A Cross-sectional Study – Review
The Orthopaedic Journal of Sports Medicine, 6(5), 2325967118771016
This was a local study that investigated the prevalence, localization, and characterization of injuries among Swedish classic powerlifters, with an emphasis on differences between men and women, and to investigate whether training and lifestyle factors are associated with an injury.
Seventy percent (73/104) of participants were currently injured, and 87% (83/95) had experienced an injury within the past 12 months. The lumbopelvic region, shoulder, and hip were the most common injured area for both sexes. Women experienced a significantly greater frequency of injuries in the neck and thoracic region than men. Injuries seemed to occur during training.
The study concluded that the Injuries are very common in sub elite powerlifters. Men and women report similar injury frequencies but different anatomic locations. These injuries do not prevent powerlifters from training and competing, but they may change the content of training sessions.
Why powerlifters develop injuries was unclear in the study; however, it is likely that the management of training loads and optimization of the lifting technique during the squat, bench press, and dead lift are of importance and affected the ration of injuries.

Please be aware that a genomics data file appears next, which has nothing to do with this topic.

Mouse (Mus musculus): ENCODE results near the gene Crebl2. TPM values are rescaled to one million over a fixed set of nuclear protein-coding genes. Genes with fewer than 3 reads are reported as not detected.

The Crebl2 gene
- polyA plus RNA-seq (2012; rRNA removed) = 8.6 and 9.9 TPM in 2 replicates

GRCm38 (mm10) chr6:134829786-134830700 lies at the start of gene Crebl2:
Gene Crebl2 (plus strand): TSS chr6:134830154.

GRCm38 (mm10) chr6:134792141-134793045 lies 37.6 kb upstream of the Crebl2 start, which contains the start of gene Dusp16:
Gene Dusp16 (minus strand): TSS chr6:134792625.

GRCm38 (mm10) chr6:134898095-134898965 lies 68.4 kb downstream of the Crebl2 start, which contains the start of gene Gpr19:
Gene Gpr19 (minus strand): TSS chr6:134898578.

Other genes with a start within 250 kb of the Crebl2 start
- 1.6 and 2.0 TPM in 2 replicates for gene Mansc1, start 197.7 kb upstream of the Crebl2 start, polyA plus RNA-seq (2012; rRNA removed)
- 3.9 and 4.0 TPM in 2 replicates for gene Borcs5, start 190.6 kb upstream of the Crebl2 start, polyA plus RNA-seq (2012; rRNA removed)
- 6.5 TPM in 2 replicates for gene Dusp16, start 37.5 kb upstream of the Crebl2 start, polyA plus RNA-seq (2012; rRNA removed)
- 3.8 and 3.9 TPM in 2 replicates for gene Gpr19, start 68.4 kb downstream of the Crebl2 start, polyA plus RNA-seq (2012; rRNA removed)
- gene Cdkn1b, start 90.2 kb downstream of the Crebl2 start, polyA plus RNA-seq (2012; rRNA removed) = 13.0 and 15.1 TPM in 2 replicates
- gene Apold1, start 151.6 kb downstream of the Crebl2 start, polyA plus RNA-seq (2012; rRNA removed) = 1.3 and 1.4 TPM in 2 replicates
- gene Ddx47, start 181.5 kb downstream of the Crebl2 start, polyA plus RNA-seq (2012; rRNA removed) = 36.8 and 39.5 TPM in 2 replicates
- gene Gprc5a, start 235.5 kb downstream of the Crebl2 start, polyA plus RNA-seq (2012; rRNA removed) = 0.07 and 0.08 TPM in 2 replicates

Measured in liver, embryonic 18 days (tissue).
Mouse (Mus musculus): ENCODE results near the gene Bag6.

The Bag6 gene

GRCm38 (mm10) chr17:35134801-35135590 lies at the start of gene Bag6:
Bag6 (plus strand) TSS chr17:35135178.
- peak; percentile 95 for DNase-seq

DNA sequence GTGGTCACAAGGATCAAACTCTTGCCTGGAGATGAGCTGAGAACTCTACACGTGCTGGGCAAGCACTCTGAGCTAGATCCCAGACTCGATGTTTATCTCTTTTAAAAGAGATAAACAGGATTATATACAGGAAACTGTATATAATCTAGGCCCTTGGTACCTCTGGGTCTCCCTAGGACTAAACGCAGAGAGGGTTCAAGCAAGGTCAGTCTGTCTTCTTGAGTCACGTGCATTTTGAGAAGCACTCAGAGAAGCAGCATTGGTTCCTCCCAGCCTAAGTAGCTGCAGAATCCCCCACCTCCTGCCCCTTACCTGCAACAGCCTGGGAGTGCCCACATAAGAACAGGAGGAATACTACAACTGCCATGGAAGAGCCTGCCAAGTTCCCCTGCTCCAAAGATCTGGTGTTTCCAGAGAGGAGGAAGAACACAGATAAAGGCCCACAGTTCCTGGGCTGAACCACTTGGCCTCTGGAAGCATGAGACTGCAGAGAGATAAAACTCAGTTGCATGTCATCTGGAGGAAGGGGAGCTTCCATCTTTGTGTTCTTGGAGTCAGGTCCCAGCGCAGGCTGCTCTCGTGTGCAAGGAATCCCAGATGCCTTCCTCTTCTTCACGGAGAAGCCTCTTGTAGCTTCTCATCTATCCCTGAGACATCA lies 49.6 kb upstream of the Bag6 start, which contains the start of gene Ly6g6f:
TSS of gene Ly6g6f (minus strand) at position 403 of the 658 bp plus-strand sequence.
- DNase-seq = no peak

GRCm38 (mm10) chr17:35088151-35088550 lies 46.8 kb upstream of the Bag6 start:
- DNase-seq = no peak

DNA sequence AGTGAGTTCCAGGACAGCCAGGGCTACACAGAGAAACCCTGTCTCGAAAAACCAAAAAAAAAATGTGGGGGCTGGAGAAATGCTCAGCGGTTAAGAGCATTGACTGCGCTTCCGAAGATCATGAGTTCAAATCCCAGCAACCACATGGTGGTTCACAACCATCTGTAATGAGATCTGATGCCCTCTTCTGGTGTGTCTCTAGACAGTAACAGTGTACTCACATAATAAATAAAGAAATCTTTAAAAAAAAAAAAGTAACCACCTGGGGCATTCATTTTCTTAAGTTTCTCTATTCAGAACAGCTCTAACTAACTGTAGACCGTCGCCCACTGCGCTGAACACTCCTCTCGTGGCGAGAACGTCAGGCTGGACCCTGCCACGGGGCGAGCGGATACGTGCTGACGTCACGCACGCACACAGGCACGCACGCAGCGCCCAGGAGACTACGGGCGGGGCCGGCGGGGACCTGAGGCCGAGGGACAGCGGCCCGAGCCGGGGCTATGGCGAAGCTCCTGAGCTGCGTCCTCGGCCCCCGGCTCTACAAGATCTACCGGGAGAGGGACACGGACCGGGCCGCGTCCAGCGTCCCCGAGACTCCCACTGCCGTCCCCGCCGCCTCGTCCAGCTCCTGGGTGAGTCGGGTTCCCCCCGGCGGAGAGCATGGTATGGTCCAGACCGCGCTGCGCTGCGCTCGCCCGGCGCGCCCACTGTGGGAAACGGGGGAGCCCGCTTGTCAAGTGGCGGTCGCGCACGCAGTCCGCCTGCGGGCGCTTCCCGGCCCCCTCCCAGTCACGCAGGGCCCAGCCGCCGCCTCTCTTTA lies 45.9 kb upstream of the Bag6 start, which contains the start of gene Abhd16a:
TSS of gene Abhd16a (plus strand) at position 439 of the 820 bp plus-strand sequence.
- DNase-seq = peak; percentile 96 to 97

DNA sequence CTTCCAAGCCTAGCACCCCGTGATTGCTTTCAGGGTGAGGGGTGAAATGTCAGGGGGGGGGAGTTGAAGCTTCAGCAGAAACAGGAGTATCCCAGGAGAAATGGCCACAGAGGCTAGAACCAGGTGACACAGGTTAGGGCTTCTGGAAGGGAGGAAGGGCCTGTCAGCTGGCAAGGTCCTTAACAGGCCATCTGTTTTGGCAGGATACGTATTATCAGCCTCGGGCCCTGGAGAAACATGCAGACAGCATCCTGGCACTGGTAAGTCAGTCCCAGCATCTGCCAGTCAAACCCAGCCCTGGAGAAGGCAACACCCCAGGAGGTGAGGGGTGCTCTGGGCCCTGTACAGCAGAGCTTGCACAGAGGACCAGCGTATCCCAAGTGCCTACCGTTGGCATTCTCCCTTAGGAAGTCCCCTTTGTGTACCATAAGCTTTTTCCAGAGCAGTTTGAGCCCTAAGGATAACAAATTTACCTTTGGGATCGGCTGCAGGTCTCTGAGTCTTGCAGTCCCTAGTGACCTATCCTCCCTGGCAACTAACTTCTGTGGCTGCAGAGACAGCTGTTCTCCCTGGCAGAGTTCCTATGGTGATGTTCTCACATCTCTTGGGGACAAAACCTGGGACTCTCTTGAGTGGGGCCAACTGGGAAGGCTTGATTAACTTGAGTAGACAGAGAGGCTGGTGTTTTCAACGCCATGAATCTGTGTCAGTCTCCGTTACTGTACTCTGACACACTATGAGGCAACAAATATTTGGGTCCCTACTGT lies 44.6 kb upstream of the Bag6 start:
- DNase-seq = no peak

Click on the Study link to continue reading: Prevalence and Consequences of Injuries in Powerlifting_ A Cross-sectional Study
Infographic from the NSCA.
Athletes may benefit from receiving visual feedback of kinematic outcomes during training periods, particularly when (1) training quality is of importance, (2) training volume is high, or (3) motivation is low.
This study examined the effects of visual kinematic feedback during the back-squat exercise.
SIGAL BEN-ZAKEN, ALON ELIAKIM, DAN NEMET, AND YOAV MECKEL
1 Genetics and Molecular Biology Laboratory, The Zinman College of Physical Education and Sports Sciences at the Wingate Institute, Netanya, Israel; and 2Child Health and Sports Center, Pediatric Department, Meir Medical Center, Sackler School of Medicine, Tel-Aviv University, Kfar-Saba, Israel
Journal of Strength and Conditioning Research 33(6) 1505-1511
In this paper, 71 sprinters and jumpers (S/J), 54 weightlifters (WLs), and 86 controls had their DNA analysed via a blood sample.
The aim of the current study was to examine genetic differences between subtypes of anaerobic athletes in 3 genetic variants: ACTN3 R577X, which is associated with muscle contractions; AGT Met235Thr which is associated with muscle growth; and PPARD T/C.
The results suggest that there may be a specific genetic makeup enabling an athlete to excel in speed-oriented events (sprints), rather than in strength-oriented events (weightlifting).
Continue Reading here: Genetic Variability Among Power Athletes THE STRONGER VS. THE FASTER